The air is heavy when we awaken, there must be a storm coming. I open the skylights and a sudden gale whistles down the stairwell. My autistic 11 year old, still in pyjamas, is absolutely delighted. He sets up directly underneath the velux with an old Thomas the Tank Engine book and watches as the downdraft turns the pages for him.
Everyone else slowly gets up. We can feel the storm creeping into our bones. No one is much for moving this morning, except our littlest family member. She is standing at the back door with her boots on, holding a football; only a year old, but very determined.
Ten minutes later, my daughter and I are out in the fields. She finds a hollow, discarded corn stem from last year’s crop. As she holds the treasure aloft triumphantly, the twenty mile an hour winds whistle through it. She squeals as the magical singing sword comes to life.
There is a sprig of cow parsley on the footpath. My daughter rushes over to the hedgerow and spends quite a while trying to encourage the plant to rejoin its friends. I tell her that she can keep her find if she wants.
Clutching the flowers tightly, she heads off purposefully towards the darkening clouds on the horizon.
Soon, I am carrying these and many further treasures for her whilst she hunts around for yet more. A feather that was caught on a bramble. A snapped branch. A tiny stone. She pauses to draw faces into the soft ground with a twig.
The clouds, distant just moments ago, are shepherded towards us with increasing speed. The gale is picking up.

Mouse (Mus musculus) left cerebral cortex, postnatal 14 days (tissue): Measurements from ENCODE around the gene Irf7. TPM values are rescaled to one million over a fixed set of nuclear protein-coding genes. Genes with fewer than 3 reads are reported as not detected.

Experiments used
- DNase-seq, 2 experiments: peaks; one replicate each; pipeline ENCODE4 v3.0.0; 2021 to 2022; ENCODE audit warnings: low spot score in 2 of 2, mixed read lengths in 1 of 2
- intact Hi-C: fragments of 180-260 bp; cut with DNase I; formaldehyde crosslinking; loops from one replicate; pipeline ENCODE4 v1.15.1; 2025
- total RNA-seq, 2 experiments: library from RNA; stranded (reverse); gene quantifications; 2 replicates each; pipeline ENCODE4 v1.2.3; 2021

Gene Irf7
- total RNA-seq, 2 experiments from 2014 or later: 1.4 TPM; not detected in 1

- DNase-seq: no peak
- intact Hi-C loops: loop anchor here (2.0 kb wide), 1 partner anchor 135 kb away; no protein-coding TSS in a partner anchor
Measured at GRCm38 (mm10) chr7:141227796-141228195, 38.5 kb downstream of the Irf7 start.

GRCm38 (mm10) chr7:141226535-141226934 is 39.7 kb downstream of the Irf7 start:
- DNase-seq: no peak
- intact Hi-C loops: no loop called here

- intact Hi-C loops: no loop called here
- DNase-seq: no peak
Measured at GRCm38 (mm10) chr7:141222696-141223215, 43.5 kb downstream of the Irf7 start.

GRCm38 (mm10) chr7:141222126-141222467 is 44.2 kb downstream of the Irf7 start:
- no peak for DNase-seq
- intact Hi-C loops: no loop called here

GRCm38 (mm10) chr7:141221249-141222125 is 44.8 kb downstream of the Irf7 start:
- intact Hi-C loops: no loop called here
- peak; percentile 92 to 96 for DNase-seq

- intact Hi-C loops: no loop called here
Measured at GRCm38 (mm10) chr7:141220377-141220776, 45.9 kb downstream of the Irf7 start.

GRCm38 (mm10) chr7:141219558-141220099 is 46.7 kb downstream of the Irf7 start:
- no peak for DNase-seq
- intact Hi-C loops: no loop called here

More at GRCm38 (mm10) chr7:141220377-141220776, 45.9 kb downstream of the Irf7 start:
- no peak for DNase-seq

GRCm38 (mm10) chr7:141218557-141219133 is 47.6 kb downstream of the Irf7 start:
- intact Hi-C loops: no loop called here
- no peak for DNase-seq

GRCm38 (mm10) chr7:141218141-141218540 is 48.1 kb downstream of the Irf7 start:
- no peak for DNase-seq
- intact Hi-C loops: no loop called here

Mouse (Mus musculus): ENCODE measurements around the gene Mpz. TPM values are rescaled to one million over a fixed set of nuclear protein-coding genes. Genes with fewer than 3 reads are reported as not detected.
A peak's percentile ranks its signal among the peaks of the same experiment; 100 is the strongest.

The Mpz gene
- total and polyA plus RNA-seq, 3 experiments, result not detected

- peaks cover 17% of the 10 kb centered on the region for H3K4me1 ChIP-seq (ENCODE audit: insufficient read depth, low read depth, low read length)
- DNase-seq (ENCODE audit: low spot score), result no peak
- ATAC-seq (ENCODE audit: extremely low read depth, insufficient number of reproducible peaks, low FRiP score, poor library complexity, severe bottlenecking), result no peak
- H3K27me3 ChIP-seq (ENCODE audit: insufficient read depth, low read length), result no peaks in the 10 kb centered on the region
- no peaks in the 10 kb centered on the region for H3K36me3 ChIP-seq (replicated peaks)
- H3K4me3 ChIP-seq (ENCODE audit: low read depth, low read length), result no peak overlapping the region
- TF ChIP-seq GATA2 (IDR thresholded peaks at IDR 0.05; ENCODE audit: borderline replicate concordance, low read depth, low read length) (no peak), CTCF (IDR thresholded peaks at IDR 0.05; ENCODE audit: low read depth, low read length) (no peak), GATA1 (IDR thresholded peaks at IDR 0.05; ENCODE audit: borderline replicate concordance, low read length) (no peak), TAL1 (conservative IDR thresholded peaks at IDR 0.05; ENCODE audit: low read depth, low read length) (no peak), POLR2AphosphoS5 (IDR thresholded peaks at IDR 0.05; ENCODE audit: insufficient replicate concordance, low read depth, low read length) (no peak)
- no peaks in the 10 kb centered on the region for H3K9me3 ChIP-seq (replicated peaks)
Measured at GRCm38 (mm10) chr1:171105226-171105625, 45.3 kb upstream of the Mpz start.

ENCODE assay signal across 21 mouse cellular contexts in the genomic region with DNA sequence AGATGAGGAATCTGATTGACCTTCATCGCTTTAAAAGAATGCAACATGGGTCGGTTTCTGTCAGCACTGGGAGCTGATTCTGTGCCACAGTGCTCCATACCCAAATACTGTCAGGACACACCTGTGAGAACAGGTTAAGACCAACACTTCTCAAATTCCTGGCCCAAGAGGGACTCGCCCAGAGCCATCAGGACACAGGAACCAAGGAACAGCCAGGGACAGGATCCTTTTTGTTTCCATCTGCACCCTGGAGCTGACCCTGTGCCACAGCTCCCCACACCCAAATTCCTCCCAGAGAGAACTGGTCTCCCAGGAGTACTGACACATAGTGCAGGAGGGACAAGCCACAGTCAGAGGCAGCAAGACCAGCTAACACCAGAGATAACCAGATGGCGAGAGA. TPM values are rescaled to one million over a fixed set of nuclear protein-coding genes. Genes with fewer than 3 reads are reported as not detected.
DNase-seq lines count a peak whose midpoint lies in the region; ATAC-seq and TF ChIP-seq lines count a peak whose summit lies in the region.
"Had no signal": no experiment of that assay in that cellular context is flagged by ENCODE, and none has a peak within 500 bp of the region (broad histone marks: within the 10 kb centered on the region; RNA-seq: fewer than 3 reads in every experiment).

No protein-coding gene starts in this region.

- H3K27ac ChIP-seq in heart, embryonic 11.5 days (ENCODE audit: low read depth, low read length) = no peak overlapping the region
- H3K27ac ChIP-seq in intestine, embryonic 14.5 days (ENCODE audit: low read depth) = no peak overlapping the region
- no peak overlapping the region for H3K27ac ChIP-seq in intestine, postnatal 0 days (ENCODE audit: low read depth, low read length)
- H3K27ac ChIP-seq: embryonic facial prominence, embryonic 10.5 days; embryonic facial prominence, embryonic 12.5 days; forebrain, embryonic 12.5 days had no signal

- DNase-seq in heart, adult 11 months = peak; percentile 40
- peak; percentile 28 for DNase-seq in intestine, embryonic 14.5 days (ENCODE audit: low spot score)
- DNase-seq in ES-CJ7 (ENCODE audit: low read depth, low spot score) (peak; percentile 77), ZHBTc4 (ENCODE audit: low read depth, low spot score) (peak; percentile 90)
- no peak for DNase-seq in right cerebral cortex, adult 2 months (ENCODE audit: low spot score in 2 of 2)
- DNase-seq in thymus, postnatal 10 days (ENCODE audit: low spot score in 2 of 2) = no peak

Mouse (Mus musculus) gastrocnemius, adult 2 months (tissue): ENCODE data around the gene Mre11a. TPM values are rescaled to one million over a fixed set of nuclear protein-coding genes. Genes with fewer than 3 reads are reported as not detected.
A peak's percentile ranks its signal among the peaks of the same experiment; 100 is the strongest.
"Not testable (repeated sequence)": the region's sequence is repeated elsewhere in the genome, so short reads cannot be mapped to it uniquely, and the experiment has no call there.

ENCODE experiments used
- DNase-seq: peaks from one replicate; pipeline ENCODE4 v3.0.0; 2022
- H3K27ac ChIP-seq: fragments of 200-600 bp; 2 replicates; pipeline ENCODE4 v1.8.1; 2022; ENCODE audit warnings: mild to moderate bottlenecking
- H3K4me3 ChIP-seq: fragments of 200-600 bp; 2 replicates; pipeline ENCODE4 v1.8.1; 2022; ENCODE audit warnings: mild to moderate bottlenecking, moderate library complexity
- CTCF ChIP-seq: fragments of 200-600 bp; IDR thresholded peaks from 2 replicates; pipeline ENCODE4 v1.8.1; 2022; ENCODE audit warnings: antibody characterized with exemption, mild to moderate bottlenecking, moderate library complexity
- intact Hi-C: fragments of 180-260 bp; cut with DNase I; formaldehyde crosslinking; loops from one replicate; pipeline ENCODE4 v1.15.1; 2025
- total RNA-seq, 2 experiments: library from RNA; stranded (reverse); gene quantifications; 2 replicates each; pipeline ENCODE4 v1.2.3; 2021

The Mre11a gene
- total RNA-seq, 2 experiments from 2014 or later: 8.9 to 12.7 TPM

My little explorer carefully collects brittle fragments of fallen leaves from the path; opening her palm, she watches them take flight.
Our voices also fly away from us. I show her that we can shout as loud as we want into the storm and it sounds like just a whisper.
My daughter loves this game. She stands firm, bracing herself against the harsh weather, “HELLO!” She holds her corn-sword aloft and yells her favourite words; “RABBIT! FLOWER! FOOTBALL!” Her voice comes out as the tiniest squeak. She thinks. Looking up at the sky, she roars her fiercest tiger roar … just as the wind drops. Her eyes are wide with delighted surprise, did she do that?
She is full of smiles as we turn towards home, her hand in mine. I confide to her that only the bravest and strongest can send a storm back to where it came from.
—Keep safe and well everyone. With heartfelt thanks to all those who are working to keep us safe, especially those on the frontline in the NHS and hospitals around the world.—